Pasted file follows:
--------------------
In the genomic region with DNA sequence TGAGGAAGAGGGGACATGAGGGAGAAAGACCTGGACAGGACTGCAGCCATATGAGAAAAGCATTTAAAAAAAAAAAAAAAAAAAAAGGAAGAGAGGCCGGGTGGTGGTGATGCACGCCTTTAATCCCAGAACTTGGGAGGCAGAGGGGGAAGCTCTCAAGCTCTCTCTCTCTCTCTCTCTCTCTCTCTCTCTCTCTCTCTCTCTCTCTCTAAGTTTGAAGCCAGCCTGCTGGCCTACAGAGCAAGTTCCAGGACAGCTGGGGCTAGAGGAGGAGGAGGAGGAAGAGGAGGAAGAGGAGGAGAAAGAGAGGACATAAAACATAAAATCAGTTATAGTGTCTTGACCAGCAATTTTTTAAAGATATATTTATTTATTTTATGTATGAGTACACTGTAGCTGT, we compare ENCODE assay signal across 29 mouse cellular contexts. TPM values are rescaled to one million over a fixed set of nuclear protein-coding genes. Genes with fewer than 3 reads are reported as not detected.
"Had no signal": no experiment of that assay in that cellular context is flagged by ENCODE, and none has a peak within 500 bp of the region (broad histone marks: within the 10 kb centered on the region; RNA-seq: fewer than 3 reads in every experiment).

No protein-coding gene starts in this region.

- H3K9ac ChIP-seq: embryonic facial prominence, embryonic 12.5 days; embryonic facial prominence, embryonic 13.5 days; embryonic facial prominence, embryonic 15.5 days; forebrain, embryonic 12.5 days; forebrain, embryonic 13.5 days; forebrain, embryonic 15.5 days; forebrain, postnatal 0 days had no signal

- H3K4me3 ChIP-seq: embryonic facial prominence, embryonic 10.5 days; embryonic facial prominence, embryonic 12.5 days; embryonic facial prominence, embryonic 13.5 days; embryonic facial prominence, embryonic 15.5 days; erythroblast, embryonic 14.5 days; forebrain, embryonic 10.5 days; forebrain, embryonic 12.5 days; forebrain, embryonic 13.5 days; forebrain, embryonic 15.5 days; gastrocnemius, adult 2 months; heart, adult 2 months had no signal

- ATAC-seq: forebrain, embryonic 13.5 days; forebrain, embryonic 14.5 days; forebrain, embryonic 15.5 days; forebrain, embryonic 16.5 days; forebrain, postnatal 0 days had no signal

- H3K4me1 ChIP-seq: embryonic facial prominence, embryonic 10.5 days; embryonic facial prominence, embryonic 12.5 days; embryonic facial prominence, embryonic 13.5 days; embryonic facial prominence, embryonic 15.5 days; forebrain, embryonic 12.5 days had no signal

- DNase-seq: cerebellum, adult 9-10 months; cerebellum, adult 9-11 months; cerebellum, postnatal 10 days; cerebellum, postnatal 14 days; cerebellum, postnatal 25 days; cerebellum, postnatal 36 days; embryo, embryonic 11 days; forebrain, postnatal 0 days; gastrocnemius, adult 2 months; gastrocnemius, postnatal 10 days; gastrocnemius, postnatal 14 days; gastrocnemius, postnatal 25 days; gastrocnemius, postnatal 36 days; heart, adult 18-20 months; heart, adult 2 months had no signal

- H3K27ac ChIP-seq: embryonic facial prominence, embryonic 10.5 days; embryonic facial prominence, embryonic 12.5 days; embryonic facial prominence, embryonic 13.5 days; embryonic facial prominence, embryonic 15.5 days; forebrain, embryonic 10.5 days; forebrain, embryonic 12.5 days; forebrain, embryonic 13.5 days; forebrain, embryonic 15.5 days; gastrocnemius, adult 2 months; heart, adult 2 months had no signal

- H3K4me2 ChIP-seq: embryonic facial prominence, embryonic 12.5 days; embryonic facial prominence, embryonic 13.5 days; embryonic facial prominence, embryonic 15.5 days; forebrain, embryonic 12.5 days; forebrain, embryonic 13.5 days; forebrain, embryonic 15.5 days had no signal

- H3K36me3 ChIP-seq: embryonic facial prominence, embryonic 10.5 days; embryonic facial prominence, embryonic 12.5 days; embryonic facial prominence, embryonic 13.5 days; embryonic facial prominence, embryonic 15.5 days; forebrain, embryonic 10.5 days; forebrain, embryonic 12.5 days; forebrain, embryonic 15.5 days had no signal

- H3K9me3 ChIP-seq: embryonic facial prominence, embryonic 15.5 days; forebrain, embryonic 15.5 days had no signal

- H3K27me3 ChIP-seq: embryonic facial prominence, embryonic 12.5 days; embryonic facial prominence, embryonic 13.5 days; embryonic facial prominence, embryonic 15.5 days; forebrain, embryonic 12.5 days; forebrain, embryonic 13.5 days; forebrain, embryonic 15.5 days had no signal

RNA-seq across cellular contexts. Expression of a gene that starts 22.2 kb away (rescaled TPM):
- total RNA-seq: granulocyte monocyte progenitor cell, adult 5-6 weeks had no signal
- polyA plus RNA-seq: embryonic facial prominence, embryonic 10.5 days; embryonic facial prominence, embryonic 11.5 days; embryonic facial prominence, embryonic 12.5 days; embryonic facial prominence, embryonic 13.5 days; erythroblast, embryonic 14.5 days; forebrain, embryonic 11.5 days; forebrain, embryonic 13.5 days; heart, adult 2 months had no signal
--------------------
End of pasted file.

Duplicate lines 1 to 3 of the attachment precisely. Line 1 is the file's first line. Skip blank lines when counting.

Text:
In the genomic region with DNA sequence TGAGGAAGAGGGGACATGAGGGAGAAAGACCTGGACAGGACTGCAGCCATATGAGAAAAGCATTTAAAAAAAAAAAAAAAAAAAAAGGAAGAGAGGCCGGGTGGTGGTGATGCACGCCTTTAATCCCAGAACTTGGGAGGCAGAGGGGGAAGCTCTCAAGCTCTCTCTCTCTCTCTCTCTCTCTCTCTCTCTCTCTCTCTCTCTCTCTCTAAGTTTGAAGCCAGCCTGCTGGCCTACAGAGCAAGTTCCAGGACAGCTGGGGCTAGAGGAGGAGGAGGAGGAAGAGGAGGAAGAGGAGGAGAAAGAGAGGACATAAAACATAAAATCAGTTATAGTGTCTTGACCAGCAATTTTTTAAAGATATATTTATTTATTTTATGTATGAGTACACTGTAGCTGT, we compare ENCODE assay signal across 29 mouse cellular contexts. TPM values are rescaled to one million over a fixed set of nuclear protein-coding genes. Genes with fewer than 3 reads are reported as not detected.
"Had no signal": no experiment of that assay in that cellular context is flagged by ENCODE, and none has a peak within 500 bp of the region (broad histone marks: within the 10 kb centered on the region; RNA-seq: fewer than 3 reads in every experiment).

No protein-coding gene starts in this region.